Theo Germaine, Abby McEnany and Armand Fields star in Work in Progress.
Theo Germaine, Abby McEnany and Armand Fields star in "Work in Progress." Credit: Courtesy Showtime; Francesca Roh/Xtra
TV and Film
4 min

‘Work in Progress’ is the queerest show on television

The hilarious Showtime comedy starring Abby McEnany is LGBTQ storytelling done right

Work in Progress, Showtime’s new comedy co-created by Abby McEnany, is the best thing on television. I know: You’re rolling your eyes. Trust, I’m rolling mine too. But it’s not often that our lives as queer and trans people are as deftly portrayed onscreen as they are in this show. From the way it depicts how we have sex and embody our sexualities to its incisive critique of the pop culture of yesteryear, Work in Progress is the series you didn’t know you needed.

A half-hour comedy that airs after the network’s The L Word: Generation Q, Work in Progress is loosely based on McEnany’s own life. Her eponymous character is one of two things: Either a 45-year-old “fat, queer dyke” finally growing to accept herself, or a 45-year-old “fat, queer dyke” on the road to suicide. Both are true; it just depends on which day you meet her. But when she gets into what becomes a transformative romantic relationship with a younger trans man named Chris, played by The Politician’s Theo Germaine, things seem to take a turn for the better. Karin Anglin, Celeste Pechous and Julia Sweeney also star in the series, produced by Lilly Wachowski (one half of the trans sister director duo behind the Matrix franchise).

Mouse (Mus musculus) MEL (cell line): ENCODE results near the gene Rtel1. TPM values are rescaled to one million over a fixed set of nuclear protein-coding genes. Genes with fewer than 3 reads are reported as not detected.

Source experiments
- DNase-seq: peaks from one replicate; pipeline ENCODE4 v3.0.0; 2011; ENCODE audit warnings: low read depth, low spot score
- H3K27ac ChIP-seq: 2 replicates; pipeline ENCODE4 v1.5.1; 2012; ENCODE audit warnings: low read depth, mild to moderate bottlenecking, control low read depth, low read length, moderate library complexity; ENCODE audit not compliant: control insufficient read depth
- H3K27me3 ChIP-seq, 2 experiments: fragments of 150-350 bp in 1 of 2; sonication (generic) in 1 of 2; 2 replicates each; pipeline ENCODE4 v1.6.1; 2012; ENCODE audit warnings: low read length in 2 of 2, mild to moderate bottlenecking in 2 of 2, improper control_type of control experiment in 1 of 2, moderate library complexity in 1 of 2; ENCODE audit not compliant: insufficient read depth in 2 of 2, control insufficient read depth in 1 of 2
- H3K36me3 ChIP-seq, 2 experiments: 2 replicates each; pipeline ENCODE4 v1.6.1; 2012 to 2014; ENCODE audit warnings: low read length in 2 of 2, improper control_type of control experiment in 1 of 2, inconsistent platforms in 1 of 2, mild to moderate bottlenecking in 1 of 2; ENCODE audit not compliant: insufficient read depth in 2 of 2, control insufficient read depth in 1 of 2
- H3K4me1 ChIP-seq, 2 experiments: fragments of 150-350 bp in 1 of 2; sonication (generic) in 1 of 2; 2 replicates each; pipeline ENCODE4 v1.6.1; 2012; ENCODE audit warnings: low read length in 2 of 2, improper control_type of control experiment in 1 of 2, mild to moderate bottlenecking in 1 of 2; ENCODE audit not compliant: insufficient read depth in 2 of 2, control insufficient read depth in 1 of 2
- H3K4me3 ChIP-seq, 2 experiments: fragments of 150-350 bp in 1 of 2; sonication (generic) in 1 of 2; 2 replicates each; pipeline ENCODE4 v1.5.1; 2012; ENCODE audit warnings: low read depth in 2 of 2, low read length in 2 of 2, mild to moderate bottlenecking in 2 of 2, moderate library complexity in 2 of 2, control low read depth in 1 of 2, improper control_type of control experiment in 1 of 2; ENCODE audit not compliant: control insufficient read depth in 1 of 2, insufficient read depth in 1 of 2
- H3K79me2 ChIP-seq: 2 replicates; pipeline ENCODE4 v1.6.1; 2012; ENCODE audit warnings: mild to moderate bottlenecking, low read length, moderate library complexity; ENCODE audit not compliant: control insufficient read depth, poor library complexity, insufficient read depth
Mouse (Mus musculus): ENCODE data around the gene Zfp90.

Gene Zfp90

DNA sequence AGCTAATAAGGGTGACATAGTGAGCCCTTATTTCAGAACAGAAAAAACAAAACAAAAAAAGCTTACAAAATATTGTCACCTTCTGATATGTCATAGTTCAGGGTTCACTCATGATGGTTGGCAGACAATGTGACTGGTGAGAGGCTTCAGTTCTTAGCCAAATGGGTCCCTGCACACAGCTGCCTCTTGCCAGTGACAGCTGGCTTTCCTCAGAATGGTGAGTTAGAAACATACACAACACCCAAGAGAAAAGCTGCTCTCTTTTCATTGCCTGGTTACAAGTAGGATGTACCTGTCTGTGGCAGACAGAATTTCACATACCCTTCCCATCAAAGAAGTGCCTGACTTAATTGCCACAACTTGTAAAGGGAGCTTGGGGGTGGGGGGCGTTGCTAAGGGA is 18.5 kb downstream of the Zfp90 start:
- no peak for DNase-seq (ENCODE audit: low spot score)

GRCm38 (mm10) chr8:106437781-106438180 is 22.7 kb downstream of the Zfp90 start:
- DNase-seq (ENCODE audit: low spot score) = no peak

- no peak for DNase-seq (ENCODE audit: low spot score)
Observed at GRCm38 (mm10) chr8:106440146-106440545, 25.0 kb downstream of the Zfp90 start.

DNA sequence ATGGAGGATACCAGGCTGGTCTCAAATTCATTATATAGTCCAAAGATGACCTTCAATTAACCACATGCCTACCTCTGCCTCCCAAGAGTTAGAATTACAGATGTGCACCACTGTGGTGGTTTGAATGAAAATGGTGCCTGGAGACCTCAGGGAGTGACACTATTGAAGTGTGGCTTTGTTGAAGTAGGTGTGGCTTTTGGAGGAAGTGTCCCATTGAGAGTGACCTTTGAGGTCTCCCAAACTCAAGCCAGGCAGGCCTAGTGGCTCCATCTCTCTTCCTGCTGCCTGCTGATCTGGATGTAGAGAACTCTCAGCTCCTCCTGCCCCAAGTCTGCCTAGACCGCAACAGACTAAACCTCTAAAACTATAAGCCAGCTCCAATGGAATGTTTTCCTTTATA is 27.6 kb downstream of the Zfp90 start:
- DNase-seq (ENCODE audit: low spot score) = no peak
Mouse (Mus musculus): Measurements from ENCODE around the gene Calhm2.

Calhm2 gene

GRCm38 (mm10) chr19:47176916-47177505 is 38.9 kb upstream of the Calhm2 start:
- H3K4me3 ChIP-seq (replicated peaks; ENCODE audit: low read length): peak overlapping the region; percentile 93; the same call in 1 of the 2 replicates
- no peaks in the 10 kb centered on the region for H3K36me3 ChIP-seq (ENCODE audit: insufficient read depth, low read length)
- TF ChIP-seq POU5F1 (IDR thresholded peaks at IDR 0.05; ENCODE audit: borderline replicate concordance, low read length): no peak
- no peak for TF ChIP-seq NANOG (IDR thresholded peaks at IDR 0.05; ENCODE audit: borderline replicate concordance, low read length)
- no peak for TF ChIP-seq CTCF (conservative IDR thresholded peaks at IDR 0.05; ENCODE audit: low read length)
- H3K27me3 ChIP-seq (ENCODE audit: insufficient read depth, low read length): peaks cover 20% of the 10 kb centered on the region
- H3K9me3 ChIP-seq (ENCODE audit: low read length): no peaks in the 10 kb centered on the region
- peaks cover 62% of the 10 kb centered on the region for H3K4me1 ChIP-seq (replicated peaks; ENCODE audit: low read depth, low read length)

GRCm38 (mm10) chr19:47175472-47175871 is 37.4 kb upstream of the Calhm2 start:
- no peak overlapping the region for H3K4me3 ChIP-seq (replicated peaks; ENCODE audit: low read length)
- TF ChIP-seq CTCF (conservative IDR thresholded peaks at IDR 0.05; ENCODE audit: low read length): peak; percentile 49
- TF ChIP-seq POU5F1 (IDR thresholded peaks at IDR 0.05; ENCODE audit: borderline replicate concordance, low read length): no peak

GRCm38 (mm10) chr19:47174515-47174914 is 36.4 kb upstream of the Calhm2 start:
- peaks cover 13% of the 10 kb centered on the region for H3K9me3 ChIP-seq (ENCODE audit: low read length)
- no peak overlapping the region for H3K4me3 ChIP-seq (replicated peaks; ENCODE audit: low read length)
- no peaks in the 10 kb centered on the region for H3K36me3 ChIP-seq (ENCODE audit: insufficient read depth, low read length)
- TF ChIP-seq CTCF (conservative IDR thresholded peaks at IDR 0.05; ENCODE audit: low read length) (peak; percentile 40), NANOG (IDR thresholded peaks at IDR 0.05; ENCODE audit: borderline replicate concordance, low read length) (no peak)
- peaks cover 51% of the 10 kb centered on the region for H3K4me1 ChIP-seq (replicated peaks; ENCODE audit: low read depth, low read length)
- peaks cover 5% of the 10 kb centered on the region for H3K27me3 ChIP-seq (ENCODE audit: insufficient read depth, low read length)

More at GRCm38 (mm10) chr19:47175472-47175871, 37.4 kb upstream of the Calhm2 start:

From the very first scene, this show packs a hilarious punch. “I’m gonna kill myself in 180 days if things don’t get better,” Abby tells her therapist. She goes on to explain that a coworker, who has witnessed her fluctuating weight, took it upon herself to buy Abby a Costco-sized jar of almonds. This petty and disrespectful gesture is the straw breaking the camel’s back—Abby already feels like she’s more of a burden to her family and friends than she is of any use. So she resolves to complete suicide once she has disposed of 180 almonds, one each day until the end. Seeking a response, Abby glances over to see a lifeless grin on her therapist’s face who, it turns out, has died mid-session. Dark, I know; gut-wrenchingly funny nonetheless.

Beyond the plentiful laughs Work in Progress hides around every corner (surely a nod to McEnany’s improv background), the show’s depiction of the relationship between Abby and Chris elevates it from tragicomedy to necessary viewing. The couple first meet at a restaurant where Abby and her sister are having lunch. Chris is their waiter. After they pay, Abby’s sister circles back and gives him Abby’s number. At this point, they think Chris is a masculine-presenting woman. When he finally calls Abby, Chris discloses that he is a trans man. Without missing a beat, Abby agrees to go on a date with him. It’s a refreshing exchange I don’t think I’ve seen on television before—at least not done positively. Finally, the complexities of our human attractions are given their on-screen due.

As queer and trans folks, we have the privilege of not having to restrict our ideas about relationships to the cishet standards we were taught by our parents and mainstream media. Being LGBTQ affords us the ability to envision a love—and lust—that is uniquely ours. All too often, however, when our relationships are put on screen, queer and trans characters aren’t allowed to be as complex as our multitudinous lived experiences.